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Porphobilinogen (PBG) Deaminase, Erythrocyte Test

        This test is significant in evaluating  most AIP patients.  However
there are 14% of AIP patients who will not have a decrease in the PBG-D.

        The test is performed through enzymatic study and fluorometry.
Porphobilinogen (PBG) deaminase (also called uroporphyrinogen-1-synthase and hydroxymethylbilane synthase) is present in red cells and catalyzes the formation of uroporphyrinogen from porphobilinogen.

         In persons genetically susceptible acute intermittent porphyria (AIP), PBG deaminase levels are approximately half of usual values, except in the 14% aforementioned.

       . Normal levels of erythrocyte PBG deaminase, however, do not exclude rare abnormal forms of hepatic PBG deaminase measured activity.

        Measurement of porphobilinogen deaminase activity is of
limited use in assessing patients with latent acute intermittent porphyria.
It is best for only those patients who are acute or chronic.

        The clinical usefulness of PBG deaminase is limited both technically
and clinically.

        Test reference levels: Adult: 2.10-4.30 mU/g HGB.

Dr. Robert Johnson MD

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  Porphyrin Red Blood Cell Testing

        Another of the tests for porphyria is that of the porphyrin red
blood cell.

        Often it is given in conjunction with a 24 porphyrin urine test.
Other names for this tests are: uroporphyrin levels; protoporphyrin
levels; porphyrins, total; coproporphyrin levels

        Porphyrins are pigments found in both animal and plant life.
The Nobel Laureate, Hans Fischer in 1930,  called porphyrins that which
"make the grass green, and the blood red".

        Coproporphyrin, protoporphyrin, and uroporphyrin are three
porphyrins related to red blood cells that can normally be measured in small amount in the human blood stream.

        Protoporphyrin is normally found in highest quantity and thus this
test is occasionally known as the PROTO test.

        Additional tests must be performed to know the levels of specific

        The test is undertaken by drawing blood  from a vein (venipuncture).

        The point of entry is often  from the inside of the elbow or the
back of the hand.

        The puncture site is cleaned with antiseptic, and a tourniquet (an
elastic band) or blood pressure cuff is placed around the upper arm to apply pressure and restrict blood flow through the vein.

        When this is done it  causes veins below the tourniquet to distend
(fill with blood).

        A needle is inserted into the vein, and the blood is collected in
an air-tight vial or a syringe.

        Midway through the  procedure, the tourniquet is removed so that
the blood  circulation cam resume.  Once the blood has been collected, the
needle is removed, and the puncture site is covered to stop any bleeding.

    The sample is then placed in ice and taken immediately to the laboratory.

       Sometimes when the needle is inserted to draw blood, it is found that
some people will feel moderate pain. The majority of people will  feel only
a prick or stinging sensation. Afterward, there may be some throbbing.

        The test is performed do that physicians can diagnose porphyrin
disorders involving red blood cells.

        This test specifically measures total porphyrin levels, but
reference values for the individual components are also included:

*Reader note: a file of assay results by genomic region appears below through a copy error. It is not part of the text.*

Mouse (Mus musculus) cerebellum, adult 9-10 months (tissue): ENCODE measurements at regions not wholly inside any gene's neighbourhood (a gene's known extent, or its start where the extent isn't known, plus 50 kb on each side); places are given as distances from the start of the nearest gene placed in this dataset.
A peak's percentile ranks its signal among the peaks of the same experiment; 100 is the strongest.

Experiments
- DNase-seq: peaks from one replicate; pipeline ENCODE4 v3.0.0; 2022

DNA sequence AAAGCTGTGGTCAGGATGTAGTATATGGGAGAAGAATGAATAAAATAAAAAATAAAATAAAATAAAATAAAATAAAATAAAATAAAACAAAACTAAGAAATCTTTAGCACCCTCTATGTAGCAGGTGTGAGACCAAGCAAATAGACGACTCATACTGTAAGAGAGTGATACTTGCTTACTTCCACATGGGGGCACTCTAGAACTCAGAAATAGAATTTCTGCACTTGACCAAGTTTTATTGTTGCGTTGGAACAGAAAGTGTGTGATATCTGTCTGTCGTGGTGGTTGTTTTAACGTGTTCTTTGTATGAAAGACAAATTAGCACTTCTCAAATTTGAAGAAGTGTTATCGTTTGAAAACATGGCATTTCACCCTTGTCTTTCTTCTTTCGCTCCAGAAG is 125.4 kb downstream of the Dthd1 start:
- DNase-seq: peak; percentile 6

The normal value ranges are as follows:
total porphyrin levels: 16 to 60 mcg/dl
coproporphyrin levels: < 2 mcg/dl
protoporphyrin levels: 16 to 60 mcg/dl
uroporphyrin levels: < 2 mcg/dl
Note: mcg/dl = micrograms per deciliter

            It must be remembered that when you undertake this test you must
follow the dietary restrictions. If you do not follow the dietary
restrictions it will often  alter and invalidate test results.

            When you test results show abnormal increased levels of
coproporphyrins, it may indicate  congenital erythropoietic porphyria,
as well as sideroblastic anemia.

        Increased protoporphyrin levels may indicate that the patients has
infection, thalassemia, sideroblastic anemia, lead poisoning,
iron deficiency anemia, erythropoietic anemia , or increased erythropoiesis.

        Increased uroporphyrin levels often indicate erythropoietic
protoporphyria. [EOO]. This test must be ordered by your physician.

        In order to prepare for the test you must be fasting for 12 to 14
hours prior to the time of  this test. You may drink water right before
the test.

        If you have any carbohydrate intake, you will compromise your test.
Therefore you must avoid the carbohydrates during the time
preceeding the blood draw.

Dr. Robert Johnson MD

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 Fecal Matter Testing

Fecal Porphyrin Test The patient must collect the stools over a three day period after carefully following dietary and pharmaceutical restrictions. The patients must have been off of most drugs for a minimum of four days and have avoided certain foods for 4 to 7 days.

The test is completed by the use of high performance liquid chromatography known as (HPLC).

The significance of the fecal porphyrin tests is that fecal porphyrins are elevated in disorders such as variegate porphyria [VP], hereditary coproporphyria [HCP] and erythropoietic protoporphyria [EPP] .

Coproporphyrins can also be elevated in a variety of acquired conditions, such as liver disease and by diet.

The stool porphyrins will be normal in acute intermittent porphyria. Reference Interval:

Coproporphyrin: 0-45 nmol/g dry weight
Protoporphyrin: 0-150 nmol/g dry weight

Please realize that bacterial modifications of fecal porphyrins are extensive.
Dr. Robert Johnson MD

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